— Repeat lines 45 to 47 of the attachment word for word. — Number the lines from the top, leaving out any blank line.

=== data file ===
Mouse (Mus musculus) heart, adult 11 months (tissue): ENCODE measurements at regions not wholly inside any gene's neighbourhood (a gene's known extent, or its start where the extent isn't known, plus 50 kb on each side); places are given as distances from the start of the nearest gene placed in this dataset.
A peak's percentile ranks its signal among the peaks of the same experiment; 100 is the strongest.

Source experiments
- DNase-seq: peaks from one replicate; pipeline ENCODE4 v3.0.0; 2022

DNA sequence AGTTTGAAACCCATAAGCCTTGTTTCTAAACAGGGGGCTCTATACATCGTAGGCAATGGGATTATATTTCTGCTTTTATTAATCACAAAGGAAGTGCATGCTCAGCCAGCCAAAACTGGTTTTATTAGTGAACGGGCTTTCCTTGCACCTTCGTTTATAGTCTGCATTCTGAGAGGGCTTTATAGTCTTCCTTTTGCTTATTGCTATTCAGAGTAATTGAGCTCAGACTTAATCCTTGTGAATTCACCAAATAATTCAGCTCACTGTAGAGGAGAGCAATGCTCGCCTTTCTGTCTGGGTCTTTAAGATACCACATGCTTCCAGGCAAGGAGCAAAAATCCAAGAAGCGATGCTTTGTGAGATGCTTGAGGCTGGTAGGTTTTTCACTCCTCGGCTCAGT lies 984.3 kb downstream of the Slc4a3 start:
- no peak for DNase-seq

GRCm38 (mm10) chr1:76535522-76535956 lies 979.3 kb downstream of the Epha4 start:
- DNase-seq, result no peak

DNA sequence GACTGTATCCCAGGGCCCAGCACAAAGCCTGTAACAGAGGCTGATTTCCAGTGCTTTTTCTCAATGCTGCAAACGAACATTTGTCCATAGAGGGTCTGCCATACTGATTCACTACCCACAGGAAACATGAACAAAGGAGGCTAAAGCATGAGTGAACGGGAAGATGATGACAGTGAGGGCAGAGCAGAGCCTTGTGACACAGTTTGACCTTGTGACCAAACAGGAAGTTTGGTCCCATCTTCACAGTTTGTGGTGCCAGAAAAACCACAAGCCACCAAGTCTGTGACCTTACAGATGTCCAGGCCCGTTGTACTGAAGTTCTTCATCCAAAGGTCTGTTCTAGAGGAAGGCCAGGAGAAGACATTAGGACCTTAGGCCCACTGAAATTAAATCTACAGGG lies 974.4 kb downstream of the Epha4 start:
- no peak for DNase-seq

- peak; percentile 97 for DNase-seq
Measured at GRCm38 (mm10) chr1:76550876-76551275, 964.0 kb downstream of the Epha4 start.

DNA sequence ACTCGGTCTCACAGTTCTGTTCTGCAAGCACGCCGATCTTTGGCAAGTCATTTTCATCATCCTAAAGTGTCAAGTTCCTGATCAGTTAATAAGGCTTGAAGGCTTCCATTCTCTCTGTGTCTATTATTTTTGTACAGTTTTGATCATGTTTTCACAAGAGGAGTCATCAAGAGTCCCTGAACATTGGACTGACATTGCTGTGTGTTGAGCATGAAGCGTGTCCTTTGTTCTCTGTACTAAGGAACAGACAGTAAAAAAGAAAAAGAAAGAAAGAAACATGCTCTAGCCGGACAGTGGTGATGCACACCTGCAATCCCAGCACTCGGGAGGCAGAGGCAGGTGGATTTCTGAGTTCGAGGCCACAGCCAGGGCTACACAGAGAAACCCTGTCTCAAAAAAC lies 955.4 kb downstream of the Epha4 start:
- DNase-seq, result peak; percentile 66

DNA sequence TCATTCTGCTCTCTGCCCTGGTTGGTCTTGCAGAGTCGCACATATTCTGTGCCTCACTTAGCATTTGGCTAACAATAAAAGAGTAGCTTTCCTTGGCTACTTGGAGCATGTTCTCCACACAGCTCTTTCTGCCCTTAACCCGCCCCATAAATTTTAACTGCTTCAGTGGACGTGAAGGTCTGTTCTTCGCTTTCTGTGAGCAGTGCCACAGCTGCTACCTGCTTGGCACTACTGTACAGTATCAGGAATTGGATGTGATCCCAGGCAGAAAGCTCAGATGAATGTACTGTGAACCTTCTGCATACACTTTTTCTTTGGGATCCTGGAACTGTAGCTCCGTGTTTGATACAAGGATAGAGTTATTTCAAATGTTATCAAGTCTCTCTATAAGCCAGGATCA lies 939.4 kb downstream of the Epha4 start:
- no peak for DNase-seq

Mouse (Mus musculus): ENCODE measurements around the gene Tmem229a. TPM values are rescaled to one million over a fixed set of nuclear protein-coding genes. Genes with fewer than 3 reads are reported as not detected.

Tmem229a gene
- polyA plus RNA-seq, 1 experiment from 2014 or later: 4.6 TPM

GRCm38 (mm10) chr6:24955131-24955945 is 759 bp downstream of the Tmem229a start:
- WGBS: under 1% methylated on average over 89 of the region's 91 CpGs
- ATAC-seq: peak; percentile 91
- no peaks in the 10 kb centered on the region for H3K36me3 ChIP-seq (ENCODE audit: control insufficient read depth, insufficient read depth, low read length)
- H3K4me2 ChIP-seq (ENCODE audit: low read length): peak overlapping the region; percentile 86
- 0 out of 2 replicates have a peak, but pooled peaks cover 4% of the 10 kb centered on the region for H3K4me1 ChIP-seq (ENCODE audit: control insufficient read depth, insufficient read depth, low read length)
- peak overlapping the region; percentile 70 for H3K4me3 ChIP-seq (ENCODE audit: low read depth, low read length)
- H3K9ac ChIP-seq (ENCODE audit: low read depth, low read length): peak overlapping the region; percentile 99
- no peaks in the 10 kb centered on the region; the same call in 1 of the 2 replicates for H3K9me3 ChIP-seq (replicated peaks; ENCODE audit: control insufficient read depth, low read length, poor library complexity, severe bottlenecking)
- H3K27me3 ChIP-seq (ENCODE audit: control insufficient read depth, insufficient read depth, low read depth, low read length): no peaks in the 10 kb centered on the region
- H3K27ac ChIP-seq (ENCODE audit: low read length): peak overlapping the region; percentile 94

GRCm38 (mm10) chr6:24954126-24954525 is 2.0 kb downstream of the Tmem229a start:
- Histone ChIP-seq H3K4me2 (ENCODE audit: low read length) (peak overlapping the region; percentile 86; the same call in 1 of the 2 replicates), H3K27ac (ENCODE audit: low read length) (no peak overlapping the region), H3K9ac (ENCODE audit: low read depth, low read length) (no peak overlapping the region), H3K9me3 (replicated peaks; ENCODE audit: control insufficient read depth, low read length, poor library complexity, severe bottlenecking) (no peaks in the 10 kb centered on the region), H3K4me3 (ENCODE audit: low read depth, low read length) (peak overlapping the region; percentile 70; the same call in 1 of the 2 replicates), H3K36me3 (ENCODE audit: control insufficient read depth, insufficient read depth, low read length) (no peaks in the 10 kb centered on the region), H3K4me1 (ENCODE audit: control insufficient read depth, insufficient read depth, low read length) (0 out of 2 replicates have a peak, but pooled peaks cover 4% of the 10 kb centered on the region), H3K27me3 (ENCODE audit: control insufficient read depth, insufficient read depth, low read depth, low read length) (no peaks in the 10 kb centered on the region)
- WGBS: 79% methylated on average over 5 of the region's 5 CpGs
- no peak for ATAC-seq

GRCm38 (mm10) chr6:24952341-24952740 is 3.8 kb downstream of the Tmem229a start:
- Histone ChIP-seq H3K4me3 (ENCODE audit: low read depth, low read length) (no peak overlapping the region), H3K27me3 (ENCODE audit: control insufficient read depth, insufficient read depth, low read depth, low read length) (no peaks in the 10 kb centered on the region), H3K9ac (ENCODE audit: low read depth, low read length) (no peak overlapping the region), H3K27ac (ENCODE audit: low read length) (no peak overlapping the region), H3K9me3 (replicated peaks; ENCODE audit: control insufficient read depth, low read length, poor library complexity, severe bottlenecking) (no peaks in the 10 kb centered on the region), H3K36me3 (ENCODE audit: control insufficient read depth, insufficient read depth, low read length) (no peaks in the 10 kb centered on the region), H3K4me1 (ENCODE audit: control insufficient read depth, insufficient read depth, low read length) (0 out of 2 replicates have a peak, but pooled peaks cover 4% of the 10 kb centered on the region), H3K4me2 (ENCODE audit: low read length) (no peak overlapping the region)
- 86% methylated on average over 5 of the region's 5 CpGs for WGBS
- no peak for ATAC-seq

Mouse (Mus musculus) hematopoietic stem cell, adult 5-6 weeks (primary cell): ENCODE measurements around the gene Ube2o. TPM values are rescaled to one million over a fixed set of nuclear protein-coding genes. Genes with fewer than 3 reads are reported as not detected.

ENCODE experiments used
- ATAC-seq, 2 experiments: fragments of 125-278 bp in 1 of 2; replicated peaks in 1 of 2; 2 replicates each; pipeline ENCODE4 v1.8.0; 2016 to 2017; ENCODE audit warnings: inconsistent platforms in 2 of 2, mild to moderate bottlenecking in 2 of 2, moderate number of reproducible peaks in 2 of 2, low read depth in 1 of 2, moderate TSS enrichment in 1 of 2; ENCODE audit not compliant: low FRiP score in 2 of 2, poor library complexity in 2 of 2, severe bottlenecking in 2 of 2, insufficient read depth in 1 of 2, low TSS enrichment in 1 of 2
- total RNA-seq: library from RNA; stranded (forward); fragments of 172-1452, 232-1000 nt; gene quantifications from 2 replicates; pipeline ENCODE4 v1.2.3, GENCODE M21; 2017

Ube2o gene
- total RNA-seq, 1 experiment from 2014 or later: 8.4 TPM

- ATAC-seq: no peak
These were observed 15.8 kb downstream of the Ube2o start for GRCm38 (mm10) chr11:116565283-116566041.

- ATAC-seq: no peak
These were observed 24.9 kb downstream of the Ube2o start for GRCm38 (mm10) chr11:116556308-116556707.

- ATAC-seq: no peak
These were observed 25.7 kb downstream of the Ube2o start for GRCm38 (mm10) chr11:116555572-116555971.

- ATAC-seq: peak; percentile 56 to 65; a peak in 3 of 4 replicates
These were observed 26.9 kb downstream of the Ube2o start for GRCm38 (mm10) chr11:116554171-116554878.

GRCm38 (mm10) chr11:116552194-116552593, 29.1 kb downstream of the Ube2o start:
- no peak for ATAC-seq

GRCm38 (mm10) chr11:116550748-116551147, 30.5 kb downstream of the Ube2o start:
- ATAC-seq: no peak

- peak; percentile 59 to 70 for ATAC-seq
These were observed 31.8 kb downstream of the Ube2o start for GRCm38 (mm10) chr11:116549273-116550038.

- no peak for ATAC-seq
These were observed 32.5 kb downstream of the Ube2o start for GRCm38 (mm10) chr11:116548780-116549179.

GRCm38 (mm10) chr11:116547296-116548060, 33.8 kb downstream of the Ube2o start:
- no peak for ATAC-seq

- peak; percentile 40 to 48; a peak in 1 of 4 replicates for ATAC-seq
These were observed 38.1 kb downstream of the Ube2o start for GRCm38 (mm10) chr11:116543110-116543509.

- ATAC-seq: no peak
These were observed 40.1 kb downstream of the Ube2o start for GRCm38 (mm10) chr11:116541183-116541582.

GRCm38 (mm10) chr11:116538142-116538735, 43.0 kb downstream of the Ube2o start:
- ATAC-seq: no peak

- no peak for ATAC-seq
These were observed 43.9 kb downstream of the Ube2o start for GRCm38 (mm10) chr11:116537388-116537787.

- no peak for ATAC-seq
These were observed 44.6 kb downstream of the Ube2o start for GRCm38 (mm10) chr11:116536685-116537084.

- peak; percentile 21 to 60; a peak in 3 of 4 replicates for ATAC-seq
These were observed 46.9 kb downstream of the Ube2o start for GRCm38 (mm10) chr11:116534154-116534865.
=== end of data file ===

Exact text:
- ATAC-seq: no peak
These were observed 15.8 kb downstream of the Ube2o start for GRCm38 (mm10) chr11:116565283-116566041.

- ATAC-seq: no peak